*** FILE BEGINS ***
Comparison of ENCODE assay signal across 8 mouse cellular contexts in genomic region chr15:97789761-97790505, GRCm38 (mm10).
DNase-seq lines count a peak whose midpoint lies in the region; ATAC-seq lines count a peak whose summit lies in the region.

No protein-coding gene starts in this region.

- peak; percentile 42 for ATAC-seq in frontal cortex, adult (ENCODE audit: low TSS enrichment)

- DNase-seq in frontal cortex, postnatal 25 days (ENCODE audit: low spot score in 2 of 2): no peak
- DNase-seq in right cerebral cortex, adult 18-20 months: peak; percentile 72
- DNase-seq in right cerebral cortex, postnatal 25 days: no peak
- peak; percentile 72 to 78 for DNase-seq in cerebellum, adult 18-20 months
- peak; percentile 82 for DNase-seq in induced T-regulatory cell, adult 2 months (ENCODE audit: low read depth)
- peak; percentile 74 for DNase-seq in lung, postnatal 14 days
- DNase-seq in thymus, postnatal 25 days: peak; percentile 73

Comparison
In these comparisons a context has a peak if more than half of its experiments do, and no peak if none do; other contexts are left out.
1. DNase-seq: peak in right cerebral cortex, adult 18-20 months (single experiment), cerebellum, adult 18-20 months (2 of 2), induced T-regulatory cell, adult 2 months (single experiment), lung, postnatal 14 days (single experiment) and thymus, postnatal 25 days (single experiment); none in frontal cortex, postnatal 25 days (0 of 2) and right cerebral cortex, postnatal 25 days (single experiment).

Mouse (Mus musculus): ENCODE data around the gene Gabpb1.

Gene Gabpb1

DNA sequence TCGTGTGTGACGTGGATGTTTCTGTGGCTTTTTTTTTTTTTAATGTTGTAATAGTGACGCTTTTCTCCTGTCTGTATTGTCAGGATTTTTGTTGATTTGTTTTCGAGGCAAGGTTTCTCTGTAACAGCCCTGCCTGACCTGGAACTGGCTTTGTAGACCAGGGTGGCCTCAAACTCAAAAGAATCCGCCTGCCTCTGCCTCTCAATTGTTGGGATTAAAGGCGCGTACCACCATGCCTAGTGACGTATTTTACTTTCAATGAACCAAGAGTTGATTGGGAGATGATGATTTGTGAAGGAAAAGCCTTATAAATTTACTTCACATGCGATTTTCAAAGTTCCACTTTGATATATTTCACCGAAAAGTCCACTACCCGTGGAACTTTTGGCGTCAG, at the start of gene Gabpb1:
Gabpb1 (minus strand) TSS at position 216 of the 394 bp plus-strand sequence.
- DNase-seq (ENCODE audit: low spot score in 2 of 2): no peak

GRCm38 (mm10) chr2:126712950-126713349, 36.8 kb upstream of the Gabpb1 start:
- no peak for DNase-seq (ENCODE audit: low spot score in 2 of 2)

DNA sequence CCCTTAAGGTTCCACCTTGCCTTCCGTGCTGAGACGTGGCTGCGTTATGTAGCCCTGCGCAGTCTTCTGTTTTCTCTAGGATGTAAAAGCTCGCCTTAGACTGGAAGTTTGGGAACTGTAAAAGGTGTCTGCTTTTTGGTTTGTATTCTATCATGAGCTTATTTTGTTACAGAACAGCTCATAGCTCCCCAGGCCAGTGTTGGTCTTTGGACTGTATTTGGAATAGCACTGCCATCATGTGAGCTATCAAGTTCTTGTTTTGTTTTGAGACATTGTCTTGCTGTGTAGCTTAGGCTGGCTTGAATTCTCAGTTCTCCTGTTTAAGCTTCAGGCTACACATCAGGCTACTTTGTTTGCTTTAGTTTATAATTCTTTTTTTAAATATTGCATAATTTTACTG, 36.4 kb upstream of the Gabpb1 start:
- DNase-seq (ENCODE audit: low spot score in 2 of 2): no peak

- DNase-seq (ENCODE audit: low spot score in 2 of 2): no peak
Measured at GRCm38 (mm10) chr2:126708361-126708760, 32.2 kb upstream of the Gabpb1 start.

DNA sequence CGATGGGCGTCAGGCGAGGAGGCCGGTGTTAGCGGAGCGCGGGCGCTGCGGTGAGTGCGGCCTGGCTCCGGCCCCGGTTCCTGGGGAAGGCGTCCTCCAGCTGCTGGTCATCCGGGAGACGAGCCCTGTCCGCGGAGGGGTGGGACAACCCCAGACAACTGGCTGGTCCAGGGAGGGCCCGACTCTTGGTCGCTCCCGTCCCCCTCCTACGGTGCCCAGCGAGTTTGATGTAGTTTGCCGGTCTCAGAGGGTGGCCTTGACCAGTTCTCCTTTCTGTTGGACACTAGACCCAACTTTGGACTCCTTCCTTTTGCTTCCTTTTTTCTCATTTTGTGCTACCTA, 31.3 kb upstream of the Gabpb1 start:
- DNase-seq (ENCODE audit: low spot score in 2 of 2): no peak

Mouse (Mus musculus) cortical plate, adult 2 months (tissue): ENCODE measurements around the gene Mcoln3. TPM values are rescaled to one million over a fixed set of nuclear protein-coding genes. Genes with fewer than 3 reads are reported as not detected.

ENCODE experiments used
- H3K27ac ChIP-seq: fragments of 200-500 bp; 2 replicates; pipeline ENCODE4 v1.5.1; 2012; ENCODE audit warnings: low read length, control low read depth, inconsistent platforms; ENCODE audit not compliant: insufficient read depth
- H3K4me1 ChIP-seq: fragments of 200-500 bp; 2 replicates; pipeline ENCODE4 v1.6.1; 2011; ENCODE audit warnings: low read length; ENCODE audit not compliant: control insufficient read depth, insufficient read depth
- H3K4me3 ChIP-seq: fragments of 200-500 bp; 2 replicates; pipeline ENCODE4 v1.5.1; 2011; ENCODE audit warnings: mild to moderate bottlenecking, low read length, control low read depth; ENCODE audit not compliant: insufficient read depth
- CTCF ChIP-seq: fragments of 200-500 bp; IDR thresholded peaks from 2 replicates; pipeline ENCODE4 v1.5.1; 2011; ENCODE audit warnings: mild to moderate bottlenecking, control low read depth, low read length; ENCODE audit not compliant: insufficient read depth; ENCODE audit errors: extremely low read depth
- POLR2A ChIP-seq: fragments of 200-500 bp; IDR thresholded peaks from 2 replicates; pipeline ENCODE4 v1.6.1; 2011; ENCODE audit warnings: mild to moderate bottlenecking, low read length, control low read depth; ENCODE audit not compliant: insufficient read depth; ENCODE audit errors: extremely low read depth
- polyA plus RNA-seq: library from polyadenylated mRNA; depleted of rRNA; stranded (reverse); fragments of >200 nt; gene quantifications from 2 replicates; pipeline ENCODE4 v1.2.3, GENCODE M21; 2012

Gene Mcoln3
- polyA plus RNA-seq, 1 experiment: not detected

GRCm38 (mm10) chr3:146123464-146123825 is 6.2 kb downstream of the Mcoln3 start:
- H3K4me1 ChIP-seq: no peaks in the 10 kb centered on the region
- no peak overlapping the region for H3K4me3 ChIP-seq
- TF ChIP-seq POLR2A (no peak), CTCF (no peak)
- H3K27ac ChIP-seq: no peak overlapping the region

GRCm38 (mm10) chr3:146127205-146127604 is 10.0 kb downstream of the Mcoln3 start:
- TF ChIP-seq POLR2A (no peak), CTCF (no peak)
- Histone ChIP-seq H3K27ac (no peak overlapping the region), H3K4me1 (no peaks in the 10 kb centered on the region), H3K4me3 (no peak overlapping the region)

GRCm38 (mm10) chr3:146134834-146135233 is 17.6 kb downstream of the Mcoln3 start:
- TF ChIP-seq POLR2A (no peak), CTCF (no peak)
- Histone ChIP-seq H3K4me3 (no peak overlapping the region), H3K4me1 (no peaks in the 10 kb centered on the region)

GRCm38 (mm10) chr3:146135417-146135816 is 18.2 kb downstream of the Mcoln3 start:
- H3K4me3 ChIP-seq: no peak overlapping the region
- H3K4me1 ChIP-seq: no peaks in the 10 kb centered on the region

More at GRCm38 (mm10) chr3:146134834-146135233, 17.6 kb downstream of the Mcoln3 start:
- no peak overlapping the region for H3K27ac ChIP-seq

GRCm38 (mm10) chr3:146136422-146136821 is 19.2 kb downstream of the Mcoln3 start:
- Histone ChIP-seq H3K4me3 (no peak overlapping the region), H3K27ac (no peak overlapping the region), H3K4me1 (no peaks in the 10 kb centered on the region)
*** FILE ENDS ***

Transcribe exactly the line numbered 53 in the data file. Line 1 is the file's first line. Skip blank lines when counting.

- no peak overlapping the region for H3K27ac ChIP-seq